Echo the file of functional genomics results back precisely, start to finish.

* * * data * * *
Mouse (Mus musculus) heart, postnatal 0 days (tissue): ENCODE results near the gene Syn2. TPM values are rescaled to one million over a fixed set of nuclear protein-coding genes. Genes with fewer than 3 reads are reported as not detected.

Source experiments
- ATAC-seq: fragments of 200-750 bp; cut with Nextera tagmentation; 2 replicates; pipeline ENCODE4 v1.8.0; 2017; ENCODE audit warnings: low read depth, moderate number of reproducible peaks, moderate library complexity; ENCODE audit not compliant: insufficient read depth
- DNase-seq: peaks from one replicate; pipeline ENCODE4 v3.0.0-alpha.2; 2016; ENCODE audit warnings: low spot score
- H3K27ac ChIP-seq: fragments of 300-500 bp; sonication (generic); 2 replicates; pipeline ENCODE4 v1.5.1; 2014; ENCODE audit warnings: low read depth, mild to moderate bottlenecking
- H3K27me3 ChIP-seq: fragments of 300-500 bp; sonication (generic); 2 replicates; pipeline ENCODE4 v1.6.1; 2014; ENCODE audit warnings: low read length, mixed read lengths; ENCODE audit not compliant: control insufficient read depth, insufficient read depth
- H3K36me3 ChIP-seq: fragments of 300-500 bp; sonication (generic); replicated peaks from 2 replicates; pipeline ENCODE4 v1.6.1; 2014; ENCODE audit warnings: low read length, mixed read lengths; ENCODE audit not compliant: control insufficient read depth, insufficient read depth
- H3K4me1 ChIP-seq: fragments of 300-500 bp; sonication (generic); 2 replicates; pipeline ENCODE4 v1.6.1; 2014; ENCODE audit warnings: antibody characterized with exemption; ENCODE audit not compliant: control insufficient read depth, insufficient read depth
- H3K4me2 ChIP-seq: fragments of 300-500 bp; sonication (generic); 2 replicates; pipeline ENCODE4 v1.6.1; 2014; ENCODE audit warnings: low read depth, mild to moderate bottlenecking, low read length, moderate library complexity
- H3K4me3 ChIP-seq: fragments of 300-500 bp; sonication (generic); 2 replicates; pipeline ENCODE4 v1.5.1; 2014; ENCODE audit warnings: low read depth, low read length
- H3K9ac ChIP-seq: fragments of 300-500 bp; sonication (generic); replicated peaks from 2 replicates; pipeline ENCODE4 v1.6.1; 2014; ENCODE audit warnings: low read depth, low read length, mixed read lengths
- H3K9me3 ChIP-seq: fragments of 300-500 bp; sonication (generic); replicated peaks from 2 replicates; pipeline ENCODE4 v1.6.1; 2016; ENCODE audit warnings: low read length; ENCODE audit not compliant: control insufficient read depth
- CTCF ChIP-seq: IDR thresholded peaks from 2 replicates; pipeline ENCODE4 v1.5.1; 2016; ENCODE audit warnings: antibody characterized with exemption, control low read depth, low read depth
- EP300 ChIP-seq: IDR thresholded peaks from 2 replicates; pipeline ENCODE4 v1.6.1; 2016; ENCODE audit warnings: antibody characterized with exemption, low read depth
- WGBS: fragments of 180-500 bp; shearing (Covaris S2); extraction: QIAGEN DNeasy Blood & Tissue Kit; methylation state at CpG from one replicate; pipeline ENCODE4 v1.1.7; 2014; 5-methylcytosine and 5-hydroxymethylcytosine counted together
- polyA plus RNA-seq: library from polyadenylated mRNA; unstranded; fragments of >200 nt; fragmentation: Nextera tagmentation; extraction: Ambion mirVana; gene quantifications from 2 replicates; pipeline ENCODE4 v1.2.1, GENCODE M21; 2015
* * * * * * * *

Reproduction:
Mouse (Mus musculus) heart, postnatal 0 days (tissue): ENCODE results near the gene Syn2. TPM values are rescaled to one million over a fixed set of nuclear protein-coding genes. Genes with fewer than 3 reads are reported as not detected.

Source experiments
- ATAC-seq: fragments of 200-750 bp; cut with Nextera tagmentation; 2 replicates; pipeline ENCODE4 v1.8.0; 2017; ENCODE audit warnings: low read depth, moderate number of reproducible peaks, moderate library complexity; ENCODE audit not compliant: insufficient read depth
- DNase-seq: peaks from one replicate; pipeline ENCODE4 v3.0.0-alpha.2; 2016; ENCODE audit warnings: low spot score
- H3K27ac ChIP-seq: fragments of 300-500 bp; sonication (generic); 2 replicates; pipeline ENCODE4 v1.5.1; 2014; ENCODE audit warnings: low read depth, mild to moderate bottlenecking
- H3K27me3 ChIP-seq: fragments of 300-500 bp; sonication (generic); 2 replicates; pipeline ENCODE4 v1.6.1; 2014; ENCODE audit warnings: low read length, mixed read lengths; ENCODE audit not compliant: control insufficient read depth, insufficient read depth
- H3K36me3 ChIP-seq: fragments of 300-500 bp; sonication (generic); replicated peaks from 2 replicates; pipeline ENCODE4 v1.6.1; 2014; ENCODE audit warnings: low read length, mixed read lengths; ENCODE audit not compliant: control insufficient read depth, insufficient read depth
- H3K4me1 ChIP-seq: fragments of 300-500 bp; sonication (generic); 2 replicates; pipeline ENCODE4 v1.6.1; 2014; ENCODE audit warnings: antibody characterized with exemption; ENCODE audit not compliant: control insufficient read depth, insufficient read depth
- H3K4me2 ChIP-seq: fragments of 300-500 bp; sonication (generic); 2 replicates; pipeline ENCODE4 v1.6.1; 2014; ENCODE audit warnings: low read depth, mild to moderate bottlenecking, low read length, moderate library complexity
- H3K4me3 ChIP-seq: fragments of 300-500 bp; sonication (generic); 2 replicates; pipeline ENCODE4 v1.5.1; 2014; ENCODE audit warnings: low read depth, low read length
- H3K9ac ChIP-seq: fragments of 300-500 bp; sonication (generic); replicated peaks from 2 replicates; pipeline ENCODE4 v1.6.1; 2014; ENCODE audit warnings: low read depth, low read length, mixed read lengths
- H3K9me3 ChIP-seq: fragments of 300-500 bp; sonication (generic); replicated peaks from 2 replicates; pipeline ENCODE4 v1.6.1; 2016; ENCODE audit warnings: low read length; ENCODE audit not compliant: control insufficient read depth
- CTCF ChIP-seq: IDR thresholded peaks from 2 replicates; pipeline ENCODE4 v1.5.1; 2016; ENCODE audit warnings: antibody characterized with exemption, control low read depth, low read depth
- EP300 ChIP-seq: IDR thresholded peaks from 2 replicates; pipeline ENCODE4 v1.6.1; 2016; ENCODE audit warnings: antibody characterized with exemption, low read depth
- WGBS: fragments of 180-500 bp; shearing (Covaris S2); extraction: QIAGEN DNeasy Blood & Tissue Kit; methylation state at CpG from one replicate; pipeline ENCODE4 v1.1.7; 2014; 5-methylcytosine and 5-hydroxymethylcytosine counted together
- polyA plus RNA-seq: library from polyadenylated mRNA; unstranded; fragments of >200 nt; fragmentation: Nextera tagmentation; extraction: Ambion mirVana; gene quantifications from 2 replicates; pipeline ENCODE4 v1.2.1, GENCODE M21; 2015